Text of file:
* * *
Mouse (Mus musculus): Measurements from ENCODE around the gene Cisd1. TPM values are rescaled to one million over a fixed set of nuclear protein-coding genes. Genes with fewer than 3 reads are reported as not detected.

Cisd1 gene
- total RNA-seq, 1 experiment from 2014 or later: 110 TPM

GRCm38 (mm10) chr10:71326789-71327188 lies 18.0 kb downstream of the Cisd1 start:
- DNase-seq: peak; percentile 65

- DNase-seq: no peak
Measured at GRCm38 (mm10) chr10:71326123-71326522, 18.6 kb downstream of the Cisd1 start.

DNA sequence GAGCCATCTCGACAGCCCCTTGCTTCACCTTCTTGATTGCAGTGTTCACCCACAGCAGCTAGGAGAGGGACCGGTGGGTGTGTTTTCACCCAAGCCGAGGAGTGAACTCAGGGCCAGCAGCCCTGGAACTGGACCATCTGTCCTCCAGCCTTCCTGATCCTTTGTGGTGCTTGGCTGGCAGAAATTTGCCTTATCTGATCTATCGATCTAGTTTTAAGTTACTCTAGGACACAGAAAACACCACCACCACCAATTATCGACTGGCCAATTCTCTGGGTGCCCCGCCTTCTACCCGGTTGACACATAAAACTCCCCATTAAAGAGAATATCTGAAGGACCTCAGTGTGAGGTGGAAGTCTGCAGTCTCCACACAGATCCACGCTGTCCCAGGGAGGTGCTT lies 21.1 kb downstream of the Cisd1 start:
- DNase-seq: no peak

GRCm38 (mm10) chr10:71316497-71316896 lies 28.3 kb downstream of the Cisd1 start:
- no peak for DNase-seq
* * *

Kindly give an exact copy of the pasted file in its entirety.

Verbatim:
Mouse (Mus musculus): Measurements from ENCODE around the gene Cisd1. TPM values are rescaled to one million over a fixed set of nuclear protein-coding genes. Genes with fewer than 3 reads are reported as not detected.

Cisd1 gene
- total RNA-seq, 1 experiment from 2014 or later: 110 TPM

GRCm38 (mm10) chr10:71326789-71327188 lies 18.0 kb downstream of the Cisd1 start:
- DNase-seq: peak; percentile 65

- DNase-seq: no peak
Measured at GRCm38 (mm10) chr10:71326123-71326522, 18.6 kb downstream of the Cisd1 start.

DNA sequence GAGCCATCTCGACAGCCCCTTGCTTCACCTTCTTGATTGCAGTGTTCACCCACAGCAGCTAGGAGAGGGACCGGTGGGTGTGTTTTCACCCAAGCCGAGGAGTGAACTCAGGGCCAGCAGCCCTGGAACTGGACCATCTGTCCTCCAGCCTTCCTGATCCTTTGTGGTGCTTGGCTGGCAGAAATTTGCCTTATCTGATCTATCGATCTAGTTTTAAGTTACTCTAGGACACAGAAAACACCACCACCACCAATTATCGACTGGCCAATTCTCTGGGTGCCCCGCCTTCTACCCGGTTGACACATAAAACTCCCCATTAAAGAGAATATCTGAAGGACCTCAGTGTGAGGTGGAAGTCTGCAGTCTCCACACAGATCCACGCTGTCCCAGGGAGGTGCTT lies 21.1 kb downstream of the Cisd1 start:
- DNase-seq: no peak

GRCm38 (mm10) chr10:71316497-71316896 lies 28.3 kb downstream of the Cisd1 start:
- no peak for DNase-seq